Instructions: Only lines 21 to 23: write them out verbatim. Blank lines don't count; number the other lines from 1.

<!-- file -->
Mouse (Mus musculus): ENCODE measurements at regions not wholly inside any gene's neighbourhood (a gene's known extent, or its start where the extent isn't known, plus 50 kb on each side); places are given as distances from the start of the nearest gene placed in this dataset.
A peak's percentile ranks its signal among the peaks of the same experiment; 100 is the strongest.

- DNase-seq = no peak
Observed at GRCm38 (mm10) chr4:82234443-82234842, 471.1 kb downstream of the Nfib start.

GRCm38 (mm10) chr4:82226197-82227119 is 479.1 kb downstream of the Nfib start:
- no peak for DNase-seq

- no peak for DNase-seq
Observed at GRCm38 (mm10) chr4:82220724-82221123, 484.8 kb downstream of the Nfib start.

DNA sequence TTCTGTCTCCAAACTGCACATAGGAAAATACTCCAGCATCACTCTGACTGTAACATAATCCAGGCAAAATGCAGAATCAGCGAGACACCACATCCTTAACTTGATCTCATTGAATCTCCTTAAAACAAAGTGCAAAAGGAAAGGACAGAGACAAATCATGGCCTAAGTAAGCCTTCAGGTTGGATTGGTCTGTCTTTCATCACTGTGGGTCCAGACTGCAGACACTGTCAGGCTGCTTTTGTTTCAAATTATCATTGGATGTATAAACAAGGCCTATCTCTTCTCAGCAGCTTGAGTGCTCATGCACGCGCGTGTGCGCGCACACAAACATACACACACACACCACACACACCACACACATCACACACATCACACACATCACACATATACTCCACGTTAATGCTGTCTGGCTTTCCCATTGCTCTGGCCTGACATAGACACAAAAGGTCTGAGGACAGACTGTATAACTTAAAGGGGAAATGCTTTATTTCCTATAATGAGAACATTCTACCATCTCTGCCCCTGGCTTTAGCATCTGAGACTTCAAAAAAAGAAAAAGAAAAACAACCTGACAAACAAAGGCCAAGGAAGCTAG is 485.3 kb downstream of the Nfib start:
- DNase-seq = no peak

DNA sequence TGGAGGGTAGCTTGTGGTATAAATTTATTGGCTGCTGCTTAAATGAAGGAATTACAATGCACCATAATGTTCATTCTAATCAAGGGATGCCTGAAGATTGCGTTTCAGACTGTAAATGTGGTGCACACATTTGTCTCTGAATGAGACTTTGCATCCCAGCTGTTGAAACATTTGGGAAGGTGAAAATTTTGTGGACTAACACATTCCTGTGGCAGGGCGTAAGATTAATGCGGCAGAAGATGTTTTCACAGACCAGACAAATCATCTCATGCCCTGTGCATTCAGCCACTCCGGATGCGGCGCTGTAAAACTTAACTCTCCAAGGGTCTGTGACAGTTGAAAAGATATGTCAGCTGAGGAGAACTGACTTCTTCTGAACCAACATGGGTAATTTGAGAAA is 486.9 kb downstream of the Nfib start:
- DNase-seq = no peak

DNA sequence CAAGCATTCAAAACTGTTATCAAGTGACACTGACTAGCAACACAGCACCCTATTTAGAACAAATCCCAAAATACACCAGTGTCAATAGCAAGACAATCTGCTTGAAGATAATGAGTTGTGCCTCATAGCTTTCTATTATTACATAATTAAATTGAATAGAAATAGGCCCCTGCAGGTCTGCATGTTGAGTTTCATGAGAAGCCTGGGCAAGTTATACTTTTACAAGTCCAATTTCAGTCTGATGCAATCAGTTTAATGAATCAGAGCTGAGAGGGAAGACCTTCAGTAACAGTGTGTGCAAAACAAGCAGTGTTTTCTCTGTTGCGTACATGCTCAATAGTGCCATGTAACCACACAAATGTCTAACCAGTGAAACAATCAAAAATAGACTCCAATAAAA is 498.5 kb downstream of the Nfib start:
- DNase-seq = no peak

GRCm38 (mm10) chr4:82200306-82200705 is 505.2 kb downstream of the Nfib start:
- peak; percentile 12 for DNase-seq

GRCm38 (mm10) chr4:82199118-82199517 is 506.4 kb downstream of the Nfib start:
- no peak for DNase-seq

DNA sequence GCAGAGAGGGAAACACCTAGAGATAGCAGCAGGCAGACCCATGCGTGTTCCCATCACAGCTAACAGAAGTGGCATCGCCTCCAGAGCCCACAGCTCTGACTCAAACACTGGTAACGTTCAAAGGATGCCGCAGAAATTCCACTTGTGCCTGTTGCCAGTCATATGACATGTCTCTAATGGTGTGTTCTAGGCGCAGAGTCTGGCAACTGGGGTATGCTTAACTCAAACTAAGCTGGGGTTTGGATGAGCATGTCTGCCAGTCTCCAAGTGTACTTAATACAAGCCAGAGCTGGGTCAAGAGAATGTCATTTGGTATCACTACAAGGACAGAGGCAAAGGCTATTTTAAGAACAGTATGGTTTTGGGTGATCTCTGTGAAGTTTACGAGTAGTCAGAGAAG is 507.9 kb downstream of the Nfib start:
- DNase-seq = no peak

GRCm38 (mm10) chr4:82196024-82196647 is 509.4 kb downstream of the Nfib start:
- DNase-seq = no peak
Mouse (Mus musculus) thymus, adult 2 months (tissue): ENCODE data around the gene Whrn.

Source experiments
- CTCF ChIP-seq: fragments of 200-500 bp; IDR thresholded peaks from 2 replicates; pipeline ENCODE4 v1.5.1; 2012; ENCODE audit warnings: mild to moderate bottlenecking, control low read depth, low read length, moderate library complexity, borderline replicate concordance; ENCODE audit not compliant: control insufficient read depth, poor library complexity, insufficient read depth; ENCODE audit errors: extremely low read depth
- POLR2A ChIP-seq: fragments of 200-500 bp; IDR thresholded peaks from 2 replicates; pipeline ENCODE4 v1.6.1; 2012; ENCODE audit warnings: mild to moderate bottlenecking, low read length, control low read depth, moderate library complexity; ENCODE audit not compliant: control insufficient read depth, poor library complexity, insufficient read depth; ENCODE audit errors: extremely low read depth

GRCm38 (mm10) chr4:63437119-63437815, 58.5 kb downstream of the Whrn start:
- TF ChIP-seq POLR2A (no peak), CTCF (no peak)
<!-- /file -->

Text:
GRCm38 (mm10) chr4:82196024-82196647 is 509.4 kb downstream of the Nfib start:
- DNase-seq = no peak
Mouse (Mus musculus) thymus, adult 2 months (tissue): ENCODE data around the gene Whrn.